Government of Canada Needs To Fund Mental Health Programs on Canadian Reserves

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Aboriginal children as young as 9-17 years old are taking their own lives, on Canadian reserves, everyday. This suicide epidemic affecting Aboriginal communities across Canada has been a national issue for far too long.

In the spring of 2016, Attawapiskat First Nations in Ontario declared a state of emergency, after 11 young people tried to end their lives by suicide. The news story made national headlines, but this was not the first or only suicide crisis among Aboriginal people in Canada in recent years.

In fact, on the same reserve in September 2015, five teenage girls tried to take their own lives, by ingesting a large volume of an unknown number of medications. The girls needed to leave the reservation for treatment. Chief Bruce Shisheesh of the Attawapiskat reserve said that there are no specialised mental health workers within the community to help with such a crisis.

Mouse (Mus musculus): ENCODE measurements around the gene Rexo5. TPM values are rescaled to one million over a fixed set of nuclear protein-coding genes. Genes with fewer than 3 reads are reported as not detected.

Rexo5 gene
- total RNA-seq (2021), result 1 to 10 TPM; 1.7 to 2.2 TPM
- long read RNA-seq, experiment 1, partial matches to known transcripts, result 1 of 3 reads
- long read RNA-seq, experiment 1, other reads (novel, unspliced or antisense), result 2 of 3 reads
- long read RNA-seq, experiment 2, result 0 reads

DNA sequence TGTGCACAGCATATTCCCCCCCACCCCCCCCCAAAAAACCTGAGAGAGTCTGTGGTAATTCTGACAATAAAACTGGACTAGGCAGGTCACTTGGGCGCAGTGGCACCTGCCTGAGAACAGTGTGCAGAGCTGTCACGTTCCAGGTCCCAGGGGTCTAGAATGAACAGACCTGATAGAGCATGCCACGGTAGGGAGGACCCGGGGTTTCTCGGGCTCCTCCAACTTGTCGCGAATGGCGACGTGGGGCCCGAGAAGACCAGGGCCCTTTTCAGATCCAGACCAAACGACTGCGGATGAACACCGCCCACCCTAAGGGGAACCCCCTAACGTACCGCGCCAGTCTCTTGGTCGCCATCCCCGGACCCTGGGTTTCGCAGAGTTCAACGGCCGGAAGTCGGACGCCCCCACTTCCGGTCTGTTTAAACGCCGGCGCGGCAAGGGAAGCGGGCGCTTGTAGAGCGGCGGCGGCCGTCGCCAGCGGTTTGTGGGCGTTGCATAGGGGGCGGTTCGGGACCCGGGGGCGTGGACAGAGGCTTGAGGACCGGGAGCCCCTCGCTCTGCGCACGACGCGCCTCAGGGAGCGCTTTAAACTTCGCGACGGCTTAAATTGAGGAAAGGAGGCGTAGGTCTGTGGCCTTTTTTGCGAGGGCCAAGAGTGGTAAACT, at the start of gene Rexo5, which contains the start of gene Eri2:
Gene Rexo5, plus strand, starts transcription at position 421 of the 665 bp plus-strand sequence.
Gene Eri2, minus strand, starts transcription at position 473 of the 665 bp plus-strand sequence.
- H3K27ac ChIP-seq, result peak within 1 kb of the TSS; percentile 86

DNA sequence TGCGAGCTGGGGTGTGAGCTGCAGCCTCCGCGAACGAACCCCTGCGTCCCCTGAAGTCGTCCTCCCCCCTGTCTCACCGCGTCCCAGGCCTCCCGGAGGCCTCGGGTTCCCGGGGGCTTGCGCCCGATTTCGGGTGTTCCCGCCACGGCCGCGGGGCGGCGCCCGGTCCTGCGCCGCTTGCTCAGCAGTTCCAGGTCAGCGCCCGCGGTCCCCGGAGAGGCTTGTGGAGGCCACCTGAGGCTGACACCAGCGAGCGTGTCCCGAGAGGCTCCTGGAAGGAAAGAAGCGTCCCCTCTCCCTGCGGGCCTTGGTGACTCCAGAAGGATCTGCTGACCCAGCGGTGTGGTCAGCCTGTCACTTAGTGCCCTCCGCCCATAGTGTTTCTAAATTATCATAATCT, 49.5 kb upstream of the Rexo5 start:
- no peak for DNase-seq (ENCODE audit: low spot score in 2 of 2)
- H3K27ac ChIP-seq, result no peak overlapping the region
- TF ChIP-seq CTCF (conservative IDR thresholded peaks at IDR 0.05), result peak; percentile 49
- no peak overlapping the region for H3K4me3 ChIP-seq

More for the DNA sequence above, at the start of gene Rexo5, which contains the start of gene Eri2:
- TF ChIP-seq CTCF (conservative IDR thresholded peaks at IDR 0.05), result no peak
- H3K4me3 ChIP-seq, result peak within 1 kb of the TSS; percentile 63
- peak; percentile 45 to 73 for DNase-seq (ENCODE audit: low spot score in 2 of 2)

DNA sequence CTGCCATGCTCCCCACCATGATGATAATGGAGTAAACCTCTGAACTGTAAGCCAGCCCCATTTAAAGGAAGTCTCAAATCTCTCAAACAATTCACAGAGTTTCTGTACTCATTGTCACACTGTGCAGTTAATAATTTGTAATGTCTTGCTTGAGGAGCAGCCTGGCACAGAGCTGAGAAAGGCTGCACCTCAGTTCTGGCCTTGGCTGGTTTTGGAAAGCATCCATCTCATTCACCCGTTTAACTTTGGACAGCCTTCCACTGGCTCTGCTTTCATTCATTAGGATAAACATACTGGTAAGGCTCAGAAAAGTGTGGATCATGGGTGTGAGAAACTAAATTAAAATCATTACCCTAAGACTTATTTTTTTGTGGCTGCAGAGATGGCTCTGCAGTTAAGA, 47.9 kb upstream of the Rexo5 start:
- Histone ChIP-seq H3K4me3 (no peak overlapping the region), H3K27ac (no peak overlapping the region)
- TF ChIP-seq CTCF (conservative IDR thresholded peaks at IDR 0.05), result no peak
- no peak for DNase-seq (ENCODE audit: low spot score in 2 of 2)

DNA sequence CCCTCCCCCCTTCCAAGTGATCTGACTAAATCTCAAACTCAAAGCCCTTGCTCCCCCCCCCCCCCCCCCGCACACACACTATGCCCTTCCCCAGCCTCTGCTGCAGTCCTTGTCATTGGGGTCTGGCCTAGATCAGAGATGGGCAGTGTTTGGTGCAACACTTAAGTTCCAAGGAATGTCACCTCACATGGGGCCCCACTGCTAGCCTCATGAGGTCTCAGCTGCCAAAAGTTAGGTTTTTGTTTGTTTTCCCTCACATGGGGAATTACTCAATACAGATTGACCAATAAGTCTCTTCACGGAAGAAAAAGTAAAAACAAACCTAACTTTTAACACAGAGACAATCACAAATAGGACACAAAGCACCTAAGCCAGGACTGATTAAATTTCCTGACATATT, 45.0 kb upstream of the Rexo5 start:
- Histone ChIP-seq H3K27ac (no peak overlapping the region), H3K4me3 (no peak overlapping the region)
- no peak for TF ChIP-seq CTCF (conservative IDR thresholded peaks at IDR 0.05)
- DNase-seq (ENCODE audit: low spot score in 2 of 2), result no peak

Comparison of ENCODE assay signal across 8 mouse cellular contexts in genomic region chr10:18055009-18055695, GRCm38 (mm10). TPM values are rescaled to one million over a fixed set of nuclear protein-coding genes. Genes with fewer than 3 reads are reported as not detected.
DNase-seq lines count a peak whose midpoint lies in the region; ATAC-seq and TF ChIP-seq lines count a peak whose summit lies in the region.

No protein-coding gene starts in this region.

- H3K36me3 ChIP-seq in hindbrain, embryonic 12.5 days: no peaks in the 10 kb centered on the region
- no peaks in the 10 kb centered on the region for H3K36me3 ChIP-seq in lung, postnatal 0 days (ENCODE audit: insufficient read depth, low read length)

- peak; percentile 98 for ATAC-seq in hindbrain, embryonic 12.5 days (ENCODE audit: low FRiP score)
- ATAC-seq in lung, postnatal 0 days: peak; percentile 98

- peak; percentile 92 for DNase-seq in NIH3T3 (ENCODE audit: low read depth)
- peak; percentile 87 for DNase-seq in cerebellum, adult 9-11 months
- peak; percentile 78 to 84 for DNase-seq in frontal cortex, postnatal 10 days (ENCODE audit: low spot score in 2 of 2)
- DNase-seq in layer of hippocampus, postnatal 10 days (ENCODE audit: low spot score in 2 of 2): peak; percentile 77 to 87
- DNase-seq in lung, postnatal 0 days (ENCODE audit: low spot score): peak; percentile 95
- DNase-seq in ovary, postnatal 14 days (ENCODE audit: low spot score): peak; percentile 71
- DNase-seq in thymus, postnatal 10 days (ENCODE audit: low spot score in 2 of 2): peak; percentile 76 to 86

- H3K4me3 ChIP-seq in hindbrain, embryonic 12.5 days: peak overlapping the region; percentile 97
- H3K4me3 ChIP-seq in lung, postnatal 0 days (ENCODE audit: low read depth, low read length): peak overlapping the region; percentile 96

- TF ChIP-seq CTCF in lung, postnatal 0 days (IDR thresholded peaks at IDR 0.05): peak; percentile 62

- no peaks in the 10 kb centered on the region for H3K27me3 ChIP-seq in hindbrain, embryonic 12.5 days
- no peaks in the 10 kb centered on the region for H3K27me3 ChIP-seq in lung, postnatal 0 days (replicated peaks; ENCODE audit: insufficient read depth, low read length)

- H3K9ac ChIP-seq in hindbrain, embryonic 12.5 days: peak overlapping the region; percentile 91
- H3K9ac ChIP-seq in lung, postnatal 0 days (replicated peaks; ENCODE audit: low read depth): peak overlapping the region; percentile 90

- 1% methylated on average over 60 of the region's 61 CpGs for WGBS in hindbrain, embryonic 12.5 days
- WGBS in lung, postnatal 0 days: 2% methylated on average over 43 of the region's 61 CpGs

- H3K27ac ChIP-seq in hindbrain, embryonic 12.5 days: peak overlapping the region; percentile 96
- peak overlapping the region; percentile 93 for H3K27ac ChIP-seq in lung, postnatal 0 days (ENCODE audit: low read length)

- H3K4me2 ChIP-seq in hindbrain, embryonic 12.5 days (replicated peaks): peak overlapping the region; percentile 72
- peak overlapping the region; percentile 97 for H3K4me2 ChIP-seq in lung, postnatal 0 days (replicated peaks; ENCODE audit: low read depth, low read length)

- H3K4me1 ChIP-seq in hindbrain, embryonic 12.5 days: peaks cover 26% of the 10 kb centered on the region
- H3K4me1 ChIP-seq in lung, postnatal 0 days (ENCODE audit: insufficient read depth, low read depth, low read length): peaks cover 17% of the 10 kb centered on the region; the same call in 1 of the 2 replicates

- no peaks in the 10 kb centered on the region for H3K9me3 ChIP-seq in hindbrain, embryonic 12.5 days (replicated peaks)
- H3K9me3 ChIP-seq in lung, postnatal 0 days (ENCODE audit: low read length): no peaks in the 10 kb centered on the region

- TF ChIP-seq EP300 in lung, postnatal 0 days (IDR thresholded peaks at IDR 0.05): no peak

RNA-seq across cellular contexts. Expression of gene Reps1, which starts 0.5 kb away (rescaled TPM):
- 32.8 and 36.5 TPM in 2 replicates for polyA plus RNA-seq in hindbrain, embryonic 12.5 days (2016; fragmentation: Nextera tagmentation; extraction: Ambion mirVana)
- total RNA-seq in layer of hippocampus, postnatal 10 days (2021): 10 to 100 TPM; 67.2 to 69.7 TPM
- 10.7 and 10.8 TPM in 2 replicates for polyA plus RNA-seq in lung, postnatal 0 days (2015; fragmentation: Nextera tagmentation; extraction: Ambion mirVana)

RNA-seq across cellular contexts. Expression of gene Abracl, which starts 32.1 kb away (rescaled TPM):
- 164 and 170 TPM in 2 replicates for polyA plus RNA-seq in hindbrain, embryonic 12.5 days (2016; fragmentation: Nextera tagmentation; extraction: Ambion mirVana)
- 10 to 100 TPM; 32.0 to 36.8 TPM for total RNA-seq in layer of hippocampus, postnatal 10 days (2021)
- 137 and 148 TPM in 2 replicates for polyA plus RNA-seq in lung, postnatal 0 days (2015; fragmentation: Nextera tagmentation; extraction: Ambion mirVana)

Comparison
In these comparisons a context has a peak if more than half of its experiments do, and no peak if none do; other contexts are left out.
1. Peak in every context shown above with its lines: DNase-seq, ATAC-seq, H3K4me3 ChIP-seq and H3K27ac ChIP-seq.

"We need a mental health worker, we need a youth worker", he said. "We need training dollars to train up our workers."

Aboriginal children are more prone to depression and mental illnesses because of isolation; inequity, such as poverty; and lack of access to healthcare, physical and sexual abuse, and drug and alcohol exposure. As a result, suicide occurs 5 to 6 times more often among Aboriginal children than non-Aboriginal children in Canada. According to the Human Face of Mental Health and Mental Illness in Canada, a 2006 report by the Public Mental Health Agency of Canada, First Nations in Canada have suicide rates double that of the national average.

Suicide affects not only individuals within Aboriginal communities but Canada at large. Suicide is a major cause of premature and preventable death. It is estimated, that in 2009 alone, there were about 100,000 years of potential life lost to Canadians under the age of 75, as a result of suicides. According to Statistics Canada, research shows that mental illness is the most important risk factor to suicide and that more than 90% of Canadians who commit suicide have a mental or addictive disorder. Depression is the most common illness among those who die from suicide, with approximately 60% suffering from this condition.

I am empathetic to those Aboriginal children, on reserves, who are suffering from mental illnesses and not getting the help they need.

Stand with me and ask the Government of Canada to fund mental health programs on Canadian Reserves. Together we can make a difference. Be the reason that an Aboriginal child is getting the mental health support that they need and not the apathy that they have become accustomed to.



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